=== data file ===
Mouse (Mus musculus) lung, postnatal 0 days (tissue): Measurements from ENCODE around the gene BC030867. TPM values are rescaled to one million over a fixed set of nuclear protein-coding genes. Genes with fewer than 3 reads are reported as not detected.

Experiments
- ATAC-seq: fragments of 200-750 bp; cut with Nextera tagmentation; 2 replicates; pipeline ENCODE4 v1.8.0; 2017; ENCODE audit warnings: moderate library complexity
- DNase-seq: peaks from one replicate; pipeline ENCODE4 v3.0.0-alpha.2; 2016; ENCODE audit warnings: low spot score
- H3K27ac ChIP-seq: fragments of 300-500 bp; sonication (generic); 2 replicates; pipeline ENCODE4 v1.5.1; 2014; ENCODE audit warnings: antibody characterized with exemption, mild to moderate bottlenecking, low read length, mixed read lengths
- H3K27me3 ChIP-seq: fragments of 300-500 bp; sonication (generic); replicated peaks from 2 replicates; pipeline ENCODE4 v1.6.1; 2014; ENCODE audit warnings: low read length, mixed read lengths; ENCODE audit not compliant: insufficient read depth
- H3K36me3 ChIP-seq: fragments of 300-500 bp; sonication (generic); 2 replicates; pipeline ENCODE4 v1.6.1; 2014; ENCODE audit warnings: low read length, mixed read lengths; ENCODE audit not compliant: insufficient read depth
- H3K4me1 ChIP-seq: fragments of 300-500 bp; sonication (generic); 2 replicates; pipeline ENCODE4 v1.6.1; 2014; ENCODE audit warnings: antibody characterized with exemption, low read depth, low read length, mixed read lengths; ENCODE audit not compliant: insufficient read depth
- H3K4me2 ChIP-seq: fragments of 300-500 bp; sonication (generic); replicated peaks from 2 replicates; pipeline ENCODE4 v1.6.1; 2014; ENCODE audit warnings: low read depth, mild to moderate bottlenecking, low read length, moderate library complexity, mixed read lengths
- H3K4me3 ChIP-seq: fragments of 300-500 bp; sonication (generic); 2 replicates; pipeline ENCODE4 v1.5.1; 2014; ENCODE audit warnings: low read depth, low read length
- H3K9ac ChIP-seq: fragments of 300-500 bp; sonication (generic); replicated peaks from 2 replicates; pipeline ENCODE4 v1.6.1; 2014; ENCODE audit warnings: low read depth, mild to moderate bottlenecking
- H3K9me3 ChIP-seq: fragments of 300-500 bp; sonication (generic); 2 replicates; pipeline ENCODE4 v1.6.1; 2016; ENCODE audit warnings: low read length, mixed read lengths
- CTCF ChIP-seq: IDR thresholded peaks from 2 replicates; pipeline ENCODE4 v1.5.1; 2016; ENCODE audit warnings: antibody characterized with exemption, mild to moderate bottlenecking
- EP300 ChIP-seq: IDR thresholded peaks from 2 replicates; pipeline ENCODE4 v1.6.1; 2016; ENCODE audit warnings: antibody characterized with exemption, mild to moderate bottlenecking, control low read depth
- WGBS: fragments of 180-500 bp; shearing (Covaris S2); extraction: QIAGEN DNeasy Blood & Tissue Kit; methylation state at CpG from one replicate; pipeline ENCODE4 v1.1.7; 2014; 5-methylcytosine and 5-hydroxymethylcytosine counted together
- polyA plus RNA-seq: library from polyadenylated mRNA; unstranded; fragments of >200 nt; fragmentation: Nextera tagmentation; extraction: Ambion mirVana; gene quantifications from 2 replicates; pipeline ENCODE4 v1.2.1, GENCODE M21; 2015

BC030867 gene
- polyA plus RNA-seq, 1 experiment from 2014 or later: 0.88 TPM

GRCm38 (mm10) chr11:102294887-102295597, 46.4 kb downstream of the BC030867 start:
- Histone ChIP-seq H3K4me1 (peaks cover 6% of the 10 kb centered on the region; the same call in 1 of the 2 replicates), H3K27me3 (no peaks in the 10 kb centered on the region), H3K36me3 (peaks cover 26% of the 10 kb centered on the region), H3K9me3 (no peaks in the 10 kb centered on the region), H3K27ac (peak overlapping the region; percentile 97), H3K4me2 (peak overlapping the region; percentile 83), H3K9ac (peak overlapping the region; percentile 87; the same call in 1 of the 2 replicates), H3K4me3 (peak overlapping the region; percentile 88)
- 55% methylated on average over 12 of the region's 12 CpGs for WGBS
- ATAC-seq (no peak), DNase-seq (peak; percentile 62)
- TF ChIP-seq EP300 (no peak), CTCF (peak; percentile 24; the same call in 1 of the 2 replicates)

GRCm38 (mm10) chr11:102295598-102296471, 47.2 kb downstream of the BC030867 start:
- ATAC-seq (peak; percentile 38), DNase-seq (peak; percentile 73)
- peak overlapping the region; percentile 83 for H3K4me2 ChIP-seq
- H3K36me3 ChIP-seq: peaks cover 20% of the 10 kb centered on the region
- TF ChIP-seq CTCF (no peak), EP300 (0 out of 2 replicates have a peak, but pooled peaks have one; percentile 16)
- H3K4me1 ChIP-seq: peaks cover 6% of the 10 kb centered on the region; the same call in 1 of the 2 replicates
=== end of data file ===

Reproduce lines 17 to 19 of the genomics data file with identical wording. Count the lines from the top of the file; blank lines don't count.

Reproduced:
BC030867 gene
- polyA plus RNA-seq, 1 experiment from 2014 or later: 0.88 TPM

GRCm38 (mm10) chr11:102294887-102295597, 46.4 kb downstream of the BC030867 start: